So... uhm... why is Application["Processors"] being treated like a value-type?
Yep, your assumption to some extent is right, but actually HttpApplicationState is not a value type, it's still a reference type, because HttpApplicationState inherits NameObjectCollectionBase which is a Hashtable based collection. when you retrieve an entry from HttpApplicationState collection, for instance:
ProcessorCollection pc = (ProcessorCollection) Application["Processors"];
the HttpApplicationState will internally end up calling Hashtable's get_Item(Object key) method. in get_Item method,the hash code for the key object will be abtained first,this hash code identifies the Hashtable.bucket that is now searched looking for a stored key object that matches the specified key object, when a match is found,it will return the value corresponding to the specified key object, the pseudo code for this operation is something like the following:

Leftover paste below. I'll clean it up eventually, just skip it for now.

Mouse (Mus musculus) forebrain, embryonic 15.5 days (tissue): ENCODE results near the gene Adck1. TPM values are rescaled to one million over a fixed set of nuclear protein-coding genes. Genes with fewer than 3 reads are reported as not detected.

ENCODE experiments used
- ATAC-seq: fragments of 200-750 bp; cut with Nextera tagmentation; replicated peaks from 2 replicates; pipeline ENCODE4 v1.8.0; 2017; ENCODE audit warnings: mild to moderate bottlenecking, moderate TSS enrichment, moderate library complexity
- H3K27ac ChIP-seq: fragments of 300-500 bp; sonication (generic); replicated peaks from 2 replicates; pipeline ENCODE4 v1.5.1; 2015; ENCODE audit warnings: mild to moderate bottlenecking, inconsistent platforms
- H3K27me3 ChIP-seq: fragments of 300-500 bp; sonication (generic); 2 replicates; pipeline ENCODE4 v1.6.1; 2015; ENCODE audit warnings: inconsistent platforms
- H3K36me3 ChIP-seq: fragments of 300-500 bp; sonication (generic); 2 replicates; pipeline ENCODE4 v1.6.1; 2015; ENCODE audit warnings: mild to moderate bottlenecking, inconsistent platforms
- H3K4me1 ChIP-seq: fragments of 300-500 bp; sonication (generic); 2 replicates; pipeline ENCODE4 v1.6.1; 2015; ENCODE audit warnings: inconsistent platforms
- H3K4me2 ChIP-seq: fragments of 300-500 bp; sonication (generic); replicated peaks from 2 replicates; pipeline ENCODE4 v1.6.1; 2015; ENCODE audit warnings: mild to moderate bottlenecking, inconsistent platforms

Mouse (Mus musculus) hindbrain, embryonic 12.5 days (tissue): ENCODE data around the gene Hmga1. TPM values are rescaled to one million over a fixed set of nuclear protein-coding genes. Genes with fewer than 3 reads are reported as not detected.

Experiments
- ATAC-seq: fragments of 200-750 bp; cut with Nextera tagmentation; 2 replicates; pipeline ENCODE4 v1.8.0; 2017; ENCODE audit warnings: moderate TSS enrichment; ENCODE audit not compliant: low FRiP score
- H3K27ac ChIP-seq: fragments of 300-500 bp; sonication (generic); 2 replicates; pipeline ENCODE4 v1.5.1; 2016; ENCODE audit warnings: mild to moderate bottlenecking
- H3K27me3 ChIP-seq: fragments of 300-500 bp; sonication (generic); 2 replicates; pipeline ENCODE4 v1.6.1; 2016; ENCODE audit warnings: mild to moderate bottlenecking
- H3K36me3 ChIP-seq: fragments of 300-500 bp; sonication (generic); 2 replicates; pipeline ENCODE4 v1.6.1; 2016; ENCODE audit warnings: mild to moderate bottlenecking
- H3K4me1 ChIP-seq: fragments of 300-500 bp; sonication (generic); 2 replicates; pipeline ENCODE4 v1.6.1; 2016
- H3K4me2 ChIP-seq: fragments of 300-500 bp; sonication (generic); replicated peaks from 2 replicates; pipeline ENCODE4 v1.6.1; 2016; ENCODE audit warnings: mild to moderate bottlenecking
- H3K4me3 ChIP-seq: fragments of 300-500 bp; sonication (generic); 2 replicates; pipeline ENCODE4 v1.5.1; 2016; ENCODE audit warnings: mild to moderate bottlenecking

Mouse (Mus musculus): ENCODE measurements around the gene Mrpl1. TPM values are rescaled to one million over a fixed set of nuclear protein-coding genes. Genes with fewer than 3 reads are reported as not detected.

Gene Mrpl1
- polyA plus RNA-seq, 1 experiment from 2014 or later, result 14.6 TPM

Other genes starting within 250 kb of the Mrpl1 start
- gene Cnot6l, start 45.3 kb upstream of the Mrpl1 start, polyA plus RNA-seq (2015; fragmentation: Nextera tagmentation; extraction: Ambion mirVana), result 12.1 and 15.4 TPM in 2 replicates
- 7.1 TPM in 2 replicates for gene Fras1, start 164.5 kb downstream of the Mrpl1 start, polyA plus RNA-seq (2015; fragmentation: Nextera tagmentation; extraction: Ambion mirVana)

public virtual Object get_Item(Object key)
Hashtable.bucket buckets = this.buckets;
foreach(Hashtable.bucket b in buckets)
the definition for Hashtable.bucket type is something like the following:
private struct bucket
public Object key;
public Object val;
because Hashtable.bucket is a struct, which is a value type, so every time you retrieve an object from Hashtable based collection, you actually end up having a private copy of that object.
I think why Microsoft implements the Hashtable collection the way it is now is basically for thread-safe purpose, so every time you want to set new value to the HttpApplicationState collection entry, you have to lock it first, for instance:
Application["Processors"] = pc;
Thanks for clearing that one up footballism